Broken Social Scene are hometown heroes. We grew up in mid-aughts Toronto with an ear for “different” music, meaning we grew up listening to this record. You Forgot It In People is special because it’s this hot mess of ideas and sounds — this multifaceted yet cohesive, bold expression — and it’s coming from 10+ people! Watching Broken Social Scene in 2005 (at 14) was a euphoric experience — to feel all that noise coming from all those people just celebrating on stage. So much of our approach to music and collaboration comes from Broken Social Scene.

Fun Fact: Egin is actually in the Broken Social Scene music video for “Vanity Pail Kids.”

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Suffocate for Fuck Sake – Blazing Fires And Helicopters On The Frontpage Of The Newspaper. There’s A War Going On And I’m Marching In Heavy Boots
So this record comes out in 2008 with almost no info about the band, but it floods the DIY blogs and forums of the time, quickly reaching cult status. Almost all of us found Suffocate For Fuck Sake this way, years before we’d ever meet, and have been transfixed by it since. Their ability to blend completely different voices — to go from the crushing and abrasive to the textural and soft, from walls of feedback to folky acoustic interludes — is always something we’ve aspired to. Its ambition lets us hold on to our (often self-defeating!) belief that it’s always better to make art that is aspirational and takes you on a journey, even if the creative process is emotionally exhausting.

Godspeed You! Black Emperor – Slow Riot for New Zero Kanada
What can we even say about Godspeed You! Black Emperor. They are colossal — in number, space, sound, and influence. Their music is verbose — often at its quietest moments. As a collective, they operated with ideals at their core. On Dénouement, even more so than Gravity and Grace, we tried to craft this singular story, cohesive and fluid through each movement. Slow Riot does very much the same, condensed in two brilliant sides of one LP. There’s a lot of Godspeed You! Black Emperor in us; we use strings, screwdrivers, and saws for eerie tension, we aim to be cinematic in scope, dramatic to the core, offer narrative through feeling. This record is an homage to our Quebecois heroes in many ways.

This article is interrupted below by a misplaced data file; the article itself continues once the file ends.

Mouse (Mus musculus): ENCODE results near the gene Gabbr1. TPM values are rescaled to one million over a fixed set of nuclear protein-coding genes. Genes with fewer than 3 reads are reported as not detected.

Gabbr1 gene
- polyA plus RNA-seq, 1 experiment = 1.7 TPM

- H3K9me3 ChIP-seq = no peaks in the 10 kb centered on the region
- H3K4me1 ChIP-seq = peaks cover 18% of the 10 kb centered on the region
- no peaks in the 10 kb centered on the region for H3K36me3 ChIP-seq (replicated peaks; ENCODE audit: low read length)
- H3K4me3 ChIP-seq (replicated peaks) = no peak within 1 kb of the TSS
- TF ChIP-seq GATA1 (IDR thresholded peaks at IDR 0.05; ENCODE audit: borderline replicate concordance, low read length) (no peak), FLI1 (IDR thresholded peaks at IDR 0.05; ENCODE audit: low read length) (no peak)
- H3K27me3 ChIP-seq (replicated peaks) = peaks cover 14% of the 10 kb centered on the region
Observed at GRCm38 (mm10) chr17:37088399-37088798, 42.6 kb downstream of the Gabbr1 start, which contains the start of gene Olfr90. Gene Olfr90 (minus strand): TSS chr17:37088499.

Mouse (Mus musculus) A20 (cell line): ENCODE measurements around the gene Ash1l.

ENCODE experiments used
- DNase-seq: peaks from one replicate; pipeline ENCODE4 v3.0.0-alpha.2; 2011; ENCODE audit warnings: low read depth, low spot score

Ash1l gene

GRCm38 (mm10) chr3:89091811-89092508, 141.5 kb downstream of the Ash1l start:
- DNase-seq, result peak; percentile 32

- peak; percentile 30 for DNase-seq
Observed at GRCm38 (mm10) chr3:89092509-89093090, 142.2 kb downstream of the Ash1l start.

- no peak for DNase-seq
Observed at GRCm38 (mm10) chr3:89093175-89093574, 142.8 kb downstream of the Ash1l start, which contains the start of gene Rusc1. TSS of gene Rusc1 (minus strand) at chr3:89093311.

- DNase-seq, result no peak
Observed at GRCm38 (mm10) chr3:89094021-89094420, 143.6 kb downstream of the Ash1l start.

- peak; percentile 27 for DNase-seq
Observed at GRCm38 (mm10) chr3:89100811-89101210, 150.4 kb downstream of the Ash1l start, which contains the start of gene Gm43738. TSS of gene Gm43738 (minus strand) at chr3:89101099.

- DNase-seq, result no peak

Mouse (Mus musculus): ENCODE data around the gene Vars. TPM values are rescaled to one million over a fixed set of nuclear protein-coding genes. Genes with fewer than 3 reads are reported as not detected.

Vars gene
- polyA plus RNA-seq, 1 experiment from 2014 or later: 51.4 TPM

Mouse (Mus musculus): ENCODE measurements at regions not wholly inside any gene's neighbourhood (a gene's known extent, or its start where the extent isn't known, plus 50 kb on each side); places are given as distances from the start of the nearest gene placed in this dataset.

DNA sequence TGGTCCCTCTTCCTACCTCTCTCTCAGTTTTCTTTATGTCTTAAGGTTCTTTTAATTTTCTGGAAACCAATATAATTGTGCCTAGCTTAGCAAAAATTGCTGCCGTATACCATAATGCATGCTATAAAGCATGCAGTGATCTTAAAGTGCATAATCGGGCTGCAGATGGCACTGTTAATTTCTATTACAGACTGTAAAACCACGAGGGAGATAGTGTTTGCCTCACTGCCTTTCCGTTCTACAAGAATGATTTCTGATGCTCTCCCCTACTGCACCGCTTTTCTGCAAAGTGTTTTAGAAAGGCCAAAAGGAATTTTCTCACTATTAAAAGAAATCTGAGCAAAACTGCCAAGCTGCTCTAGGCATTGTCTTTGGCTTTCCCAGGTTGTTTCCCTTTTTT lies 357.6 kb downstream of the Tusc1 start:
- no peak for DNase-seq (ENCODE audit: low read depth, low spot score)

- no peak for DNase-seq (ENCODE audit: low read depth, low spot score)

pageninetynine – Document #8
Pageninetynine’s [Editor’s Note: also known as pg99, PG.99, and a few other variants.] Document #8 is a wild, out-of-control forest fire, a visceral hurricane of despondency wrapped up in an onslaught of dissonance and violence. It’s immediate, gripping, aggressive. When we set out to make Dénouement a darker, more aggressive sound, we did it by looking to pageninetynine’s own unique brand of chaos — this feeling that everything’s always on the verge of falling apart. More than any of this, pageninetynine’s motto on the insert of this record — “Love your friends, die laughing” — encapsulates our love of community, DIY, and why we do all of this.

Carissa’s Wierd – Songs About Leaving
Though it’s maybe a little surprising to see such a quiet record on our list, but the crushing weight of sadness and unparalleled sincerity of Songs About Leaving has shaped a key pillar that Dénouement (and Respire in general, for that matter) is built on — the idea of radical vulnerability. This opening up in order to take back power and authenticity — to not be defined by our pain, but to use them as foundations on which we build our transcendence. Songs About Leaving is so damn sad because it’s so damn raw, so stripped down, so true to its goal. Carissa’s Wierd is, in some ways, just like pageninetynine — this sound of barely keeping it together, of unfiltered honest expression destroying itself.

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Converge – Jane Doe
Jane Doe was one of the first influential heavy records that a lot of us were ever exposed to, birthing us this wild notion that dissonance and chaos can be controlled, channeled, focused to deliver a message. The anguish and despair that permeates through this record is heightened by genre-bending frenzied moments — drawing from every corner of the heavy music world. While You Fail Me probably has better songs, Jane Doe feels like a more cohesive whole, showing us just how much nuance heavy music can have. We’ve tried to capture that nuance on Dénouement — especially in heavy and dark sections that go from frenetic to brooding and back again.